I’m no spring chicken – in fact, I just had one of those milestone birthdays <shudder>. That means I’ve seen a lot of exciting technology advancements in my lifetime but nothing with the potential to revolutionize the way we live like the Internet of Things (IoT). Companies are scrambling to connect anything with an on/off switch to the internet and it’s transforming many aspects of our lives. With that comes a long list of IoT pros and cons, but first…
What is the Internet of Things?
These days a huge number of “things” are connected to the internet. They are able to be controlled and/or monitored by other devices that are also connected. Simply put, that is the Internet of Things (IoT).
As consumers, many of us use IoT devices. Do you have a body-worn fitness monitor like a Fitbit or a voice-activated personal assistant like an Amazon Echo or Google Home? These are examples of IoT devices. Others are connected cars, kitchen appliances, thermostats, door locks and security cameras.
Examples for business include asset tracking devices, electronic logging devices, traffic sensors and light switches.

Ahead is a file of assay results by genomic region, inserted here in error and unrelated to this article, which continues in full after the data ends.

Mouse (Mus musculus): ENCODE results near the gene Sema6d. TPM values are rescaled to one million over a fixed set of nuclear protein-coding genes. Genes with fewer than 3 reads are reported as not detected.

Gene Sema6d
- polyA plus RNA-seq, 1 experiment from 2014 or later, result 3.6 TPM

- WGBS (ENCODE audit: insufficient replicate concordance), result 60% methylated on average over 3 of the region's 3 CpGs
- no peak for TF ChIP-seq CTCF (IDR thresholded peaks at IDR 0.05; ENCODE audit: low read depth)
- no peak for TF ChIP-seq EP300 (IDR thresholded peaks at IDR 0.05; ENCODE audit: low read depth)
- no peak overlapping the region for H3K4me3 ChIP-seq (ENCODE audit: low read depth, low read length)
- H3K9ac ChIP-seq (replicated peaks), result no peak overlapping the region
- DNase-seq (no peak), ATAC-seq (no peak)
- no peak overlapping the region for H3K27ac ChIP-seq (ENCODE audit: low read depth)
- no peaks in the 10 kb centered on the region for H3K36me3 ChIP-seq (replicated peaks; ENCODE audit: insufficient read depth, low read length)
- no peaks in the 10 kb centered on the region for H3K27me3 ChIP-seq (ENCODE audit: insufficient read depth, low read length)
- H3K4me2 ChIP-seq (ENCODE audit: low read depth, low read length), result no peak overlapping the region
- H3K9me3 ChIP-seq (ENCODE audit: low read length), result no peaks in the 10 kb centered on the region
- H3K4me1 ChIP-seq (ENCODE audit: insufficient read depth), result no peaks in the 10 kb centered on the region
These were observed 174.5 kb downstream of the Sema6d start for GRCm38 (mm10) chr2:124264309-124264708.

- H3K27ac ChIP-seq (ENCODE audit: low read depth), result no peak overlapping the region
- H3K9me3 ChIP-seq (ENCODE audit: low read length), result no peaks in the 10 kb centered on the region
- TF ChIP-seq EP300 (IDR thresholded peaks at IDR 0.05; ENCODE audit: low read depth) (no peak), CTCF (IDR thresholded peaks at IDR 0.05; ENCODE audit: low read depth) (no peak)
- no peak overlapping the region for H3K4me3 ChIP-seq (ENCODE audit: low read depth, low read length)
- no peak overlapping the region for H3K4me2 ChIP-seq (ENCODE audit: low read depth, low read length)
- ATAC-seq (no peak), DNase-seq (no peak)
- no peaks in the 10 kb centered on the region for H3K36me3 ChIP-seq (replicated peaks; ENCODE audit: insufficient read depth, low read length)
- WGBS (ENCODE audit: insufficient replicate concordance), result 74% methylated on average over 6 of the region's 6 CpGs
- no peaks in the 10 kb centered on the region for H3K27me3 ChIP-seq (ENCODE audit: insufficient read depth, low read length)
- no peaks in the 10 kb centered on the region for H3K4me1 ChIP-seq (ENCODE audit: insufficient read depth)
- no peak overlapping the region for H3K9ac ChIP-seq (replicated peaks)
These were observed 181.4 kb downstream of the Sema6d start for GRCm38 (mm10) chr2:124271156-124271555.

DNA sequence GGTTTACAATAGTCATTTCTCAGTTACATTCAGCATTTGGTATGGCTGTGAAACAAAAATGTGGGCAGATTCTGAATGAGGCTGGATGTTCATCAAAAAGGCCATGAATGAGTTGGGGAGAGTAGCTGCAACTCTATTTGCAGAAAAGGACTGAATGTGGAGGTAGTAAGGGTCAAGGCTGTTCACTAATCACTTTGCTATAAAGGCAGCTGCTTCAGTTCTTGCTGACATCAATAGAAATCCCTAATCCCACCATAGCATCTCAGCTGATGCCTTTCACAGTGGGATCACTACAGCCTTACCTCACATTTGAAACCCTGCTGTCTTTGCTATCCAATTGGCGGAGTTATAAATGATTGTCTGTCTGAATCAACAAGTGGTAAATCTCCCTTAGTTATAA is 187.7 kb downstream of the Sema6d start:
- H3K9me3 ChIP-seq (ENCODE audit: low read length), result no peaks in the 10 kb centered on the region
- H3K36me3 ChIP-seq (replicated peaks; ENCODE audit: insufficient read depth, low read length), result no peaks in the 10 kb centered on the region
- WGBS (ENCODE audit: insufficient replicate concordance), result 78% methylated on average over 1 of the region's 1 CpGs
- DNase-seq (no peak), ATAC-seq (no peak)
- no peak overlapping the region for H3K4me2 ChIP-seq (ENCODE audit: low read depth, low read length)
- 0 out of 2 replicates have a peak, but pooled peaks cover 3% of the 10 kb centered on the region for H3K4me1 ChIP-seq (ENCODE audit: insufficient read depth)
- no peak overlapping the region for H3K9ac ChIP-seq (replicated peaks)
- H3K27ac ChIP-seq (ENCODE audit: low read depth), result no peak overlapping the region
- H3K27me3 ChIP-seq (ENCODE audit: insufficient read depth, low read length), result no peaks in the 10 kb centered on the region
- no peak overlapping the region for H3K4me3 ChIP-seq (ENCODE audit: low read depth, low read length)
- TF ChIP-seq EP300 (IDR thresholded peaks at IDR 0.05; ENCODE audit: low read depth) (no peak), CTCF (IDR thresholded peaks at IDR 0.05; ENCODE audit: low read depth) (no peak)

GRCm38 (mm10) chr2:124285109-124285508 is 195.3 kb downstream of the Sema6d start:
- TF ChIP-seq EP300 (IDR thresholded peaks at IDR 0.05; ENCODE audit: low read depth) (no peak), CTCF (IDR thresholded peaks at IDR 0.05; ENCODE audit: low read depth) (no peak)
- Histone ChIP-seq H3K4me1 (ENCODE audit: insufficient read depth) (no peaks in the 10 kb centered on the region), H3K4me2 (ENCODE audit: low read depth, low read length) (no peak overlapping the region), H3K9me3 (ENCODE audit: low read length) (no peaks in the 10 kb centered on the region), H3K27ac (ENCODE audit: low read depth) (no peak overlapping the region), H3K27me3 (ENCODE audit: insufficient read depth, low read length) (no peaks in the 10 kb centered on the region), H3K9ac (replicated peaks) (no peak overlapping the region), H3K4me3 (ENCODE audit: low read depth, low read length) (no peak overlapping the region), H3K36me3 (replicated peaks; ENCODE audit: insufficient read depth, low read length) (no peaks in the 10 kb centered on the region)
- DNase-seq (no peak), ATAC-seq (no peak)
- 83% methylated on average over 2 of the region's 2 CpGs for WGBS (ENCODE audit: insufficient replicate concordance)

One unusual use of the IoT is a partnership between Disney and Microsoft to build smart birdhouses to study purple martins. The birdhouses are equipped with HD cameras and sensors that are linked to the cloud. They provide high-def views of chicks hatching and the parents feeding them while monitoring the temperature, humidity and air pressure in the mini smart house.
The IoT is growing at a breakneck pace. Some estimate that the number of IoT devices will exceed 30 billion by 2020 and more than 75 billion by 2025! That’s BILLION. With a B! With numbers like that we better pay attention.
IoT Pros and Cons
For the consumer, the IoT is convenient. You can walk into your house on a cold day and your thermostat senses that you’re home so it kicks on the furnace. You speak to the air and say, “Alexa, turn on the living room lights,” or “Alexa, how many teaspoons are in a tablespoon?” You can start your car with a cell phone or monitor your security camera from anywhere you have an internet connection. And information from medical devices like fitness trackers and pacemakers can give us a more complete picture of our health.